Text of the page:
Written by FDAC Board Member Sharifa T. Lookman ’17
This summer I have had the opportunity to research and live on campus. In addition to realizing Connecticut’s extreme humidity (who knew this was the same state that snows us in all winter!), I am enjoying the east coast’s international collections and thriving art culture. Most recently, I visited the Wadsworth Atheneum Museum of Art and enjoyed a special traveling exhibition Peter Blume: Nature and Metamorphosis, on view in Hartford through September 20.
Peter Blume (1906-1992) was a Russian born artist who emigrated as a child to New York City, where he later studied art as a young adult. His studies took him to Italy for year, but he returned to the city and established himself as a practicing artist.
Having just spent four months abroad in Florence myself, I was intrigued by Blume’s time in Italy. Upon looking at his works it became clear to me that a lot of his influence came from the Italian Renaissance, particularly in his piece Recollection of the Flood. True to Renaissance tradition, Blume created multiple iterations of the work in the form of cartoons and studies. His understanding of composition and human form evolves throughout his studies, and his figures exhibit Giotto and Michelangelo-esque understandings of the human figure by showcasing bulky forms and almost over exaggerated anatomical mass. In Study for Recollection of the Flood Blume situates his figures in space, blocking them in using light and dark tones. The artist depicted working on a fresco in the background mimics Blume’s own artistic process as he sketches his composition into the wall fresco. It is supposed that the studio in the painting is actually based off of Blume’s own workspace, further identifying the artists with Blume himself. This process of painting depicted also references the Renaissance fresco painting technique, in which the artist would sketch in their composition and cartoon in a red pigment called sinopia, which would become the under painting.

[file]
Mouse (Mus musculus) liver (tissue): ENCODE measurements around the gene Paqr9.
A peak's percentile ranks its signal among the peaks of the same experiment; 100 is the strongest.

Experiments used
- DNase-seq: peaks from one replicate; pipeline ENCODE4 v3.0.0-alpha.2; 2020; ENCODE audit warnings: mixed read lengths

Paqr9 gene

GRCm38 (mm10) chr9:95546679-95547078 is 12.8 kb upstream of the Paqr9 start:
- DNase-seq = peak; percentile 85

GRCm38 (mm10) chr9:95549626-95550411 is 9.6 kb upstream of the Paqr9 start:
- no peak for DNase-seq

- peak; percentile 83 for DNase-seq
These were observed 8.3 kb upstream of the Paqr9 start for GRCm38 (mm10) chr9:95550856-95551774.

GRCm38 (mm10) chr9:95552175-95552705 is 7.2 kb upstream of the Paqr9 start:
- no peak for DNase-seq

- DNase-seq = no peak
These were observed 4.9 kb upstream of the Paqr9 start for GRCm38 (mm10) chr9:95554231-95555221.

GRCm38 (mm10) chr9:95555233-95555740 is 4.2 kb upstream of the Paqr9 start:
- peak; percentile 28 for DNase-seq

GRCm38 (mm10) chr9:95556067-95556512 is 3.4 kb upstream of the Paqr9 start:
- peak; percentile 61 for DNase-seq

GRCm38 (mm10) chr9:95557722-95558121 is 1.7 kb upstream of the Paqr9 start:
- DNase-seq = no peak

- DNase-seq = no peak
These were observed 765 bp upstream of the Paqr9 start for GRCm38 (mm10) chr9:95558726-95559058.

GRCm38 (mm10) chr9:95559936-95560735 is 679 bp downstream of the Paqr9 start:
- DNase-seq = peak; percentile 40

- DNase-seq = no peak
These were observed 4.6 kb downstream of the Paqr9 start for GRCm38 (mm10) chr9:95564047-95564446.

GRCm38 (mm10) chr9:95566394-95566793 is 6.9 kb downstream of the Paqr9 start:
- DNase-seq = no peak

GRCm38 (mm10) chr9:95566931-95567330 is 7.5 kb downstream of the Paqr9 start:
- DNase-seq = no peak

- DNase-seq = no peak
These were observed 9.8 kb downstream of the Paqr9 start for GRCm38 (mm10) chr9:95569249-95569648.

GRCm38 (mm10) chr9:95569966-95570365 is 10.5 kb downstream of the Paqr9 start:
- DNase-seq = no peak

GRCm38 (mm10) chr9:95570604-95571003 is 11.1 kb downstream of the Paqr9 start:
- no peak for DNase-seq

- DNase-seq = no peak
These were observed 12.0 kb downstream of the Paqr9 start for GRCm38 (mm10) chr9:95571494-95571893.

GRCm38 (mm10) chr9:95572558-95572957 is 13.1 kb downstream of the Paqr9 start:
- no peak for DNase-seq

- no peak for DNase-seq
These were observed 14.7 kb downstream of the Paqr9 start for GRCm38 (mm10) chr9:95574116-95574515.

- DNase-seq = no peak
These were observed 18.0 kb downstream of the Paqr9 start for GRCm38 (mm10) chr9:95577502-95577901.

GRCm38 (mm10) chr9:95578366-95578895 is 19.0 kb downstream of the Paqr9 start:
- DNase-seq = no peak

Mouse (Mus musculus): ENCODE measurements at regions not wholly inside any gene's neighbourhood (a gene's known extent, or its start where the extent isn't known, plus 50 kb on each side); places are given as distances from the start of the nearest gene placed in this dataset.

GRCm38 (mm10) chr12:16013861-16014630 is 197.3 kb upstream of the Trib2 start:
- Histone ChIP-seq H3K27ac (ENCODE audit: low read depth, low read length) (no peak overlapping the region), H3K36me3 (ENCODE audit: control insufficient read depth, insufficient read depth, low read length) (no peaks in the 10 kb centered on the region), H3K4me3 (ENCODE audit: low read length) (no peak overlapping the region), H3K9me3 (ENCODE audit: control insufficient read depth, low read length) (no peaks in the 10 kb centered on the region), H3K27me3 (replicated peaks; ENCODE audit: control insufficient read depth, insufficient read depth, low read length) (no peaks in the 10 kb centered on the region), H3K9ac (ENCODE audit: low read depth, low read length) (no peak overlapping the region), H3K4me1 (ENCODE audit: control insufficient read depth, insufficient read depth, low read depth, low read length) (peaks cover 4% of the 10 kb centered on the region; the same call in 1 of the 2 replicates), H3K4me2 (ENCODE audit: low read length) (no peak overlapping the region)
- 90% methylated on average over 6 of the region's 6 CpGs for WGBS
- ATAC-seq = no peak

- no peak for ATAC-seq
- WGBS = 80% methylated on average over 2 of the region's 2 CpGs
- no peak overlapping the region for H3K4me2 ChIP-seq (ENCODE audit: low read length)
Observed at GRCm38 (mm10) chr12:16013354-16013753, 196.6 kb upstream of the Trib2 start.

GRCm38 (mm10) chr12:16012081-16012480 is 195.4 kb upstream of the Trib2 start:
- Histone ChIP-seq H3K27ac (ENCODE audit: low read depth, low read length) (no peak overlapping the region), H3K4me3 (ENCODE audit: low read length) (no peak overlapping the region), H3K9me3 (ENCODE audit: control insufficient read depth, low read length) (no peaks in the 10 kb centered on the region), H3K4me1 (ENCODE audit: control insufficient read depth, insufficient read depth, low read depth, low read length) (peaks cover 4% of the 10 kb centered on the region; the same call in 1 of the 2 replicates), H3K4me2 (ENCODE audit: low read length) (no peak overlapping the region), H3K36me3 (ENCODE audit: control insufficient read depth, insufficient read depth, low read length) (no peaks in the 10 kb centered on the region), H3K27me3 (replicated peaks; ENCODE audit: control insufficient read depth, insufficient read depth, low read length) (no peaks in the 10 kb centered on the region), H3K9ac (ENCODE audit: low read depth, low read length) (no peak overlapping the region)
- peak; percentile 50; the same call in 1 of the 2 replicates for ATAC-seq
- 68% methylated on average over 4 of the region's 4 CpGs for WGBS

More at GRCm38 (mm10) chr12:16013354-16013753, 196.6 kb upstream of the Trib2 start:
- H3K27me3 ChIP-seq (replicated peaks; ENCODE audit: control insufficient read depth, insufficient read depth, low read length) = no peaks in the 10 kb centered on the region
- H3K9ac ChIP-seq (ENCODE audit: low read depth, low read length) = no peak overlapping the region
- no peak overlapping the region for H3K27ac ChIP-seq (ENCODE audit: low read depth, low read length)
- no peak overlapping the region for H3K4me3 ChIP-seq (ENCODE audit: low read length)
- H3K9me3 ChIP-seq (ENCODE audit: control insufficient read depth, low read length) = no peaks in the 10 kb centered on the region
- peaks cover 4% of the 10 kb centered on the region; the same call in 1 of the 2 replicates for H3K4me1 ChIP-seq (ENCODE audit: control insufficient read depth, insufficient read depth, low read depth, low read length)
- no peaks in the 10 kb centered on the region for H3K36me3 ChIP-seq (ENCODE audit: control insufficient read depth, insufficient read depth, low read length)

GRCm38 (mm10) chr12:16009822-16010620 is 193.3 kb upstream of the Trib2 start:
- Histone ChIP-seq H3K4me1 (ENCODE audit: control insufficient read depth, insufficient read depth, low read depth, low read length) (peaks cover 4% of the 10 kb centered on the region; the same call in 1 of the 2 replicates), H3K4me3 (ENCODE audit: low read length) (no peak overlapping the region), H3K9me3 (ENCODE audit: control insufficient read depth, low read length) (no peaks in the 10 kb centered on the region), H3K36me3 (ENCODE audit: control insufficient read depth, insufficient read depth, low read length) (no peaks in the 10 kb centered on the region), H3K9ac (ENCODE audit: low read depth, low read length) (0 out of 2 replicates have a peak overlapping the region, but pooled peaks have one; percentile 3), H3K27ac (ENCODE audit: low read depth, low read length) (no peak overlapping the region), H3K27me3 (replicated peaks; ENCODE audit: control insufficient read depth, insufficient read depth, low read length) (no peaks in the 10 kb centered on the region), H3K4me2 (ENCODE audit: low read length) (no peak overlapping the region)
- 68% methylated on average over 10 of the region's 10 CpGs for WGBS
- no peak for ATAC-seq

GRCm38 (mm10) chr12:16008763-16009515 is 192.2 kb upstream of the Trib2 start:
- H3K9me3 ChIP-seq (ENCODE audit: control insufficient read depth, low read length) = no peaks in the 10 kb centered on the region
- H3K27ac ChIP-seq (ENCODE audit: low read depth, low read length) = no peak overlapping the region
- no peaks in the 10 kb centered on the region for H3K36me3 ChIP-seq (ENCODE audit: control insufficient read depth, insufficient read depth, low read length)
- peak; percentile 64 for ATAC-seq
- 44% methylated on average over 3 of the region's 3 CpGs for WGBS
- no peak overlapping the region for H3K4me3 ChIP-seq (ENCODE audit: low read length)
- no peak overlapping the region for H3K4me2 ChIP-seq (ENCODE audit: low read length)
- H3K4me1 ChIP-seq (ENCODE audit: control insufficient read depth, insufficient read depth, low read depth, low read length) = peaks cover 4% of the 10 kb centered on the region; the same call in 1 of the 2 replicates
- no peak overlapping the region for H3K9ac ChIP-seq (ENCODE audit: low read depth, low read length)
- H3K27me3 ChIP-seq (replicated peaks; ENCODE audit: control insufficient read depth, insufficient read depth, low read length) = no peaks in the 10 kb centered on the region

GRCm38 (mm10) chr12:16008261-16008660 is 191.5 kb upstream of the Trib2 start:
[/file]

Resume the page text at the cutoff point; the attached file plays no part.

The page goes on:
Blume further imbued his painting with an Italian influence in the content itself. In 1966 the Arno River in Florence flooded, damaging much of the city’s architecture, archives, and art. In the following decade efforts were made by conservators to restore the damaged artwork and frescos. Blume depicts the aftermath of this event in Recollection of the Flood. In the foreground Blume portrays survivors of the flood in a state of homelessness and despair, while in the background he illustrates artists perhaps repairing damage to an existing fresco or creating a new one, emphasizing hope and revival.
More involved analyses of these pieces have been done that push past just the flood itself. Here I have isolated the notion of the flood to emphasize the work’s Italian and Renaissance sensibilities, in both content and technique. I posit that Blume’s Recollection of the Flood and its studies are not just imitations of the Italian Renaissance, but rather can be interpreted as contemporary portrayals of Italy’s people and values. By capturing the art and techniques of Italian Renaissance as well as the attitude of contemporary Florence, the works reminded me more of my time spent in Italy than I believe even a Michelangelo would. It was unexpected, however, to be so vividly reminded of this time while perusing an American Modernism exhibition! I found this these works of Blume’s to be an unexpected and yet honest taste of Italy and its history in our very own humble Connecticut.